Dear Christ Church Family,
This morning, a young mother and her child reminded me of the way to serenity. She is the Psalmist, the composer of this morning’s Psalm 131. I can’t imagine a more needed message for our times.
Thursday, April 2, 2020 RCL Daily Office Readings, Year 2
Psalm 131: A Song of Quietness. I have pointed out several times now, that some Psalms in the Bible were clearly written by women. It can also be presumed that since many Psalms in the Book of Psalms were composed by group effort, the contributors could also include women. Here, however, there seems little question about the gender of the Psalmist. The imagery is that of a young nursing mother and her peaceful child.
Psalm 131 is the perfect psalm with which to follow Psalm 130. For, after the cry to God, the expression of assurance of God’s forgiveness, and the Psalmist’s declaration to wait and hope in God’s steadfast love in Psalm 130, the response of this young woman in Psalm 131 is exactly what should happen: a calm and quieted soul. She has let go of fear and worry. Her primary desire is to just be absorbed into the present moment; to place herself fully into the presence of God in love, devotion, and simple trust. Her imagery shows that she identifies both as herself and as her child. She has placed herself before God both as the satisfied weaned child, and as a fulfilled nursing mother. The whole tenor of this Psalm is tranquility. “What other response,” this Psalmist might say to us, “could there possibly be to God’s love?”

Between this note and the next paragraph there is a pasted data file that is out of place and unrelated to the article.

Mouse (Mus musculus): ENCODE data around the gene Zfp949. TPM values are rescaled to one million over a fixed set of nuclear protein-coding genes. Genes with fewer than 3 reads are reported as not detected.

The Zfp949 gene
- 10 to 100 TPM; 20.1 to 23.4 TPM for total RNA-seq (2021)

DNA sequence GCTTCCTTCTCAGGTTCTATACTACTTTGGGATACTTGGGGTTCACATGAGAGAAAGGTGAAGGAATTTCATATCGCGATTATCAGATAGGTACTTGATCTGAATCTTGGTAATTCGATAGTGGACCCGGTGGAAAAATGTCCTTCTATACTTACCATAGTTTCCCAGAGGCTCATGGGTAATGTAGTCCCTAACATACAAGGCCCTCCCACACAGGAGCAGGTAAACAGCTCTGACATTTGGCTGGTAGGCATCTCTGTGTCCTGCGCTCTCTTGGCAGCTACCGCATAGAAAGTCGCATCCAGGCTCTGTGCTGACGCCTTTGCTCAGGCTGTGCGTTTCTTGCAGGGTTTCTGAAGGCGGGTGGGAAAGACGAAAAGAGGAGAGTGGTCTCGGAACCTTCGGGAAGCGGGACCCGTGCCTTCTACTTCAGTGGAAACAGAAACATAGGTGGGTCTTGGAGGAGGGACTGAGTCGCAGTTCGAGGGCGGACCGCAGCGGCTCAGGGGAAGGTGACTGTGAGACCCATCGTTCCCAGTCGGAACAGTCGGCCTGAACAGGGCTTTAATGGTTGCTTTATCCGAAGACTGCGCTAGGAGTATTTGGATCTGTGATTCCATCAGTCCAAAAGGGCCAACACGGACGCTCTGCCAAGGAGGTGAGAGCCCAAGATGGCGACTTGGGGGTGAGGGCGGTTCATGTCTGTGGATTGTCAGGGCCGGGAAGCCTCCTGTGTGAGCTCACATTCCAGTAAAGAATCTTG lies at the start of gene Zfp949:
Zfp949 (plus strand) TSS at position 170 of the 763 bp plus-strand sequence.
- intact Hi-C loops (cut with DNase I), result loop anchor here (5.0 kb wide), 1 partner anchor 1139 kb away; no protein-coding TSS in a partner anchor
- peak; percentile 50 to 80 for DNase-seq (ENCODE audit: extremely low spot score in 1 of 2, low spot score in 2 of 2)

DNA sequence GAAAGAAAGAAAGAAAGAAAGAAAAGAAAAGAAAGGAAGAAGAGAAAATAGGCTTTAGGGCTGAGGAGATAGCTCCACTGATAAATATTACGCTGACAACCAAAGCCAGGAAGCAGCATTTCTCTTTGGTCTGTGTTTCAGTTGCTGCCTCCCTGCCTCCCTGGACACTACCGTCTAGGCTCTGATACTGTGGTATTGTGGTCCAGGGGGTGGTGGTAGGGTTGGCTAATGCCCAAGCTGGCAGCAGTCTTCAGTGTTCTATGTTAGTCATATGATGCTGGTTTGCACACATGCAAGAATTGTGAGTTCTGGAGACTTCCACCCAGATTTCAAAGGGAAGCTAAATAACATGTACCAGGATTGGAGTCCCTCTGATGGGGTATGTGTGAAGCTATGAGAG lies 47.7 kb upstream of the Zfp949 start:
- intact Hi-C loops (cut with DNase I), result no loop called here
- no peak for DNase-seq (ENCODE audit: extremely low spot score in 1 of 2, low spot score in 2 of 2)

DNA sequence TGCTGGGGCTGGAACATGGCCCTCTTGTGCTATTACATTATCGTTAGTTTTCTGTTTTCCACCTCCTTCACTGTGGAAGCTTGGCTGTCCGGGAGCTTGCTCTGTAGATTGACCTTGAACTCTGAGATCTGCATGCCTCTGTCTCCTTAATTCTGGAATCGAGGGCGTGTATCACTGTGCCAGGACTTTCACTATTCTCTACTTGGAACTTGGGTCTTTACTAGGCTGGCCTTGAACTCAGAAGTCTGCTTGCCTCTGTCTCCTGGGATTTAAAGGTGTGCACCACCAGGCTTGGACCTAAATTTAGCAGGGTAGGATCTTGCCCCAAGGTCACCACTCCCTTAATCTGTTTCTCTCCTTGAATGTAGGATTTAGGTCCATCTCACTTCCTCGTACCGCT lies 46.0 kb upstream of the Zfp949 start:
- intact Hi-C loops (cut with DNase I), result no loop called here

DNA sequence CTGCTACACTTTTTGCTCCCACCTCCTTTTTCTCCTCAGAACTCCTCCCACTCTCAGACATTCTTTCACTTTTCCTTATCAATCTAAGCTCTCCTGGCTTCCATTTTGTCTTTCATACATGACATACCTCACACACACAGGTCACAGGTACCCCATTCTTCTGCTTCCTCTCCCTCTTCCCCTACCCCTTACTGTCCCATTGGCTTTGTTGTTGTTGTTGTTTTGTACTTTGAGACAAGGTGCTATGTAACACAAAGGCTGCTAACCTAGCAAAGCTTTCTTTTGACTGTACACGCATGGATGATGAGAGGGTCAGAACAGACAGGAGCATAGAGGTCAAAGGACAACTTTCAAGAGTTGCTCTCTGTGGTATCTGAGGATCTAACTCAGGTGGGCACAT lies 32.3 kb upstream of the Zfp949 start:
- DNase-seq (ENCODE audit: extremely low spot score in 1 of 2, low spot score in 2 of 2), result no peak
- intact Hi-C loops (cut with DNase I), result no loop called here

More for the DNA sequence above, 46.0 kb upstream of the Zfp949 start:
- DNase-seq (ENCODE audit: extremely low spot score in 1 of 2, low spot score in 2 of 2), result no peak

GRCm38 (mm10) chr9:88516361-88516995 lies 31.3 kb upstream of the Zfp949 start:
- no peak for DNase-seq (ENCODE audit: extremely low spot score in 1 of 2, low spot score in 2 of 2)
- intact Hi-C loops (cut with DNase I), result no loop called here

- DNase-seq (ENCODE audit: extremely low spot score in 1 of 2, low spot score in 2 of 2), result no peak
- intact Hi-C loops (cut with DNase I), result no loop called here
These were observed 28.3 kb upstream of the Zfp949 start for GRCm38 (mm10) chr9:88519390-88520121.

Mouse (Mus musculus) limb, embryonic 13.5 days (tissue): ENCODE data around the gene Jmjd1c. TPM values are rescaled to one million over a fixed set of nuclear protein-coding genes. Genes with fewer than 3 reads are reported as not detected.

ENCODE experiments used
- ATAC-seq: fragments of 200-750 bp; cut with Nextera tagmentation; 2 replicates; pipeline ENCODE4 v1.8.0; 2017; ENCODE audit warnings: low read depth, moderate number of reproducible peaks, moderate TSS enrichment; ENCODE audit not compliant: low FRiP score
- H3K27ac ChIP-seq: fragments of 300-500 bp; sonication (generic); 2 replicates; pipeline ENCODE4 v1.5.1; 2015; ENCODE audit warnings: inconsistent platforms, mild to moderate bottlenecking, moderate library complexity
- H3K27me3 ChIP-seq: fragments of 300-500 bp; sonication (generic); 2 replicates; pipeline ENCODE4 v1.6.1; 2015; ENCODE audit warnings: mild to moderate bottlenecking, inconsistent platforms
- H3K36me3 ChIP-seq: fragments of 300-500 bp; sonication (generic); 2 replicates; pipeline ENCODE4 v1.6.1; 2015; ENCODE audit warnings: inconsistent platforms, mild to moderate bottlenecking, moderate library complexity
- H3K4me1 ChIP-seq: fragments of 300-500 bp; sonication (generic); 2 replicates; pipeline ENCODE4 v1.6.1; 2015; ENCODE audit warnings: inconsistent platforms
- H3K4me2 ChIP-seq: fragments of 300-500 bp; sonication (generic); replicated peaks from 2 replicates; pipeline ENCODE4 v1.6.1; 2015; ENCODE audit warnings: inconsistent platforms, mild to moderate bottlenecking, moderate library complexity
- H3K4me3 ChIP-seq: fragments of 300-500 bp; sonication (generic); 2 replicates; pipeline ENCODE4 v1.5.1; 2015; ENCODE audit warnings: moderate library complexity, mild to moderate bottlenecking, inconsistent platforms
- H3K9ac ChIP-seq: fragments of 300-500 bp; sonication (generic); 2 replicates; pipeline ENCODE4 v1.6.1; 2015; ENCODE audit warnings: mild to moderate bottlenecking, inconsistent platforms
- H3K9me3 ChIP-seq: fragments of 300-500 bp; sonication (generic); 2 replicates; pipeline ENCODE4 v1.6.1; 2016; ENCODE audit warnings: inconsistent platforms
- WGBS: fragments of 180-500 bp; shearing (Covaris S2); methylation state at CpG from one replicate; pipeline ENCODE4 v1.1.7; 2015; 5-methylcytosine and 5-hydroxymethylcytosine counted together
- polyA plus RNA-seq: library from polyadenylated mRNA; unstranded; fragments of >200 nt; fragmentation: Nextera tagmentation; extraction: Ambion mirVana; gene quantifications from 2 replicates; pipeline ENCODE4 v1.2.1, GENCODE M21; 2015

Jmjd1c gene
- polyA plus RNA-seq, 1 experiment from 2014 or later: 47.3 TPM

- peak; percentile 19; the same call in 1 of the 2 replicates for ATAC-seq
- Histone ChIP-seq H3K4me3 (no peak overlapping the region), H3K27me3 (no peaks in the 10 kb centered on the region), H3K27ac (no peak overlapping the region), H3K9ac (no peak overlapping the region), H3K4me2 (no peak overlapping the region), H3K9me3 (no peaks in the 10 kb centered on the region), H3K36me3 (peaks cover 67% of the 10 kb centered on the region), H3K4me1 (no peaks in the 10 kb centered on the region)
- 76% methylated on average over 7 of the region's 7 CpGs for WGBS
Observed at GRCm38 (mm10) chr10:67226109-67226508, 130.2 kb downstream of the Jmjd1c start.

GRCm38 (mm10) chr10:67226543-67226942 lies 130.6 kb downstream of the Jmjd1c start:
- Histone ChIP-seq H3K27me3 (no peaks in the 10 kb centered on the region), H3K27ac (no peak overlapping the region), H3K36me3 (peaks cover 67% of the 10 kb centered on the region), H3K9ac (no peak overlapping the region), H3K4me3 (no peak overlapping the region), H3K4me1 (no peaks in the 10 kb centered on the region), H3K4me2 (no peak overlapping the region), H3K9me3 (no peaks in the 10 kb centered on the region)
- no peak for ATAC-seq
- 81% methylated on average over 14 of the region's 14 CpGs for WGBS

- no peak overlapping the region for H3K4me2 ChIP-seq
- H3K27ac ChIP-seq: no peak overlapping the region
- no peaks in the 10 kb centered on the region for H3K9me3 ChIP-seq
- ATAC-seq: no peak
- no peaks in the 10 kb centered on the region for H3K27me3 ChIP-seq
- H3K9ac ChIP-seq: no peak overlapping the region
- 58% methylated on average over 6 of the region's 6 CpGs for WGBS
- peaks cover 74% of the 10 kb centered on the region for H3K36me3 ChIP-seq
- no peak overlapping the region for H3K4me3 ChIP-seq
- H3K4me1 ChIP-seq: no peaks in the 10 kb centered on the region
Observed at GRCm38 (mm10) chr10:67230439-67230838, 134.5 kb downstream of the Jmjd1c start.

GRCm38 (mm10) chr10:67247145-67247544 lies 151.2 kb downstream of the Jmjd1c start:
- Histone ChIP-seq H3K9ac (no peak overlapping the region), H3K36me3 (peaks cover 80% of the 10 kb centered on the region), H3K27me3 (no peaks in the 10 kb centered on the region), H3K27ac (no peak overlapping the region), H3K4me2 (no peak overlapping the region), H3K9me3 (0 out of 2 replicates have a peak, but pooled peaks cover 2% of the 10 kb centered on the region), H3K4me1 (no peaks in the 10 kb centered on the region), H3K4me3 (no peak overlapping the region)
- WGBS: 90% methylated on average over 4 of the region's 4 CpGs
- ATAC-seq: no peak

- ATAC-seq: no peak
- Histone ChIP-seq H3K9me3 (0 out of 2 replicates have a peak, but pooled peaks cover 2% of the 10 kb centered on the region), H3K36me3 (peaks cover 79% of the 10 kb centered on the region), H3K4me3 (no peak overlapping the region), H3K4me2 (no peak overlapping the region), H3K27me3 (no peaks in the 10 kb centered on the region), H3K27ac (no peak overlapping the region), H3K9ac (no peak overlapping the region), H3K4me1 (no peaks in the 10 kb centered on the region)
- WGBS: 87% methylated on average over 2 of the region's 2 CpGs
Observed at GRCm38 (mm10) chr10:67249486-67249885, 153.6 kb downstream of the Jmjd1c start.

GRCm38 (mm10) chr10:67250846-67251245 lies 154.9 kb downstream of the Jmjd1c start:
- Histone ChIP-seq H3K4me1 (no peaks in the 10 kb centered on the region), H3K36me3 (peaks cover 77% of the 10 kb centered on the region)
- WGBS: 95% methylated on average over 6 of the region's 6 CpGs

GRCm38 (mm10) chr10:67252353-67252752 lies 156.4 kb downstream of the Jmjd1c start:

In this time of extreme stress, follow this Psalmist’s way of faith. Taking both Psalm 130 and 131 together, she is showing us how to survive the stress, and the extremely distressing news that pounds down upon our sense of wellness every hour. No matter how crazy and demanding things are or get, take time to be quiet. Take time to shelter yourself in a different place; place yourself in the shelter of the living God.
* Commemorations in italics are from A Great Cloud of Witnesses; others are from Lesser Feasts & Fasts 2018. [Commemorations in brackets appear in Lesser Feasts & Fasts 2018 for trial use.]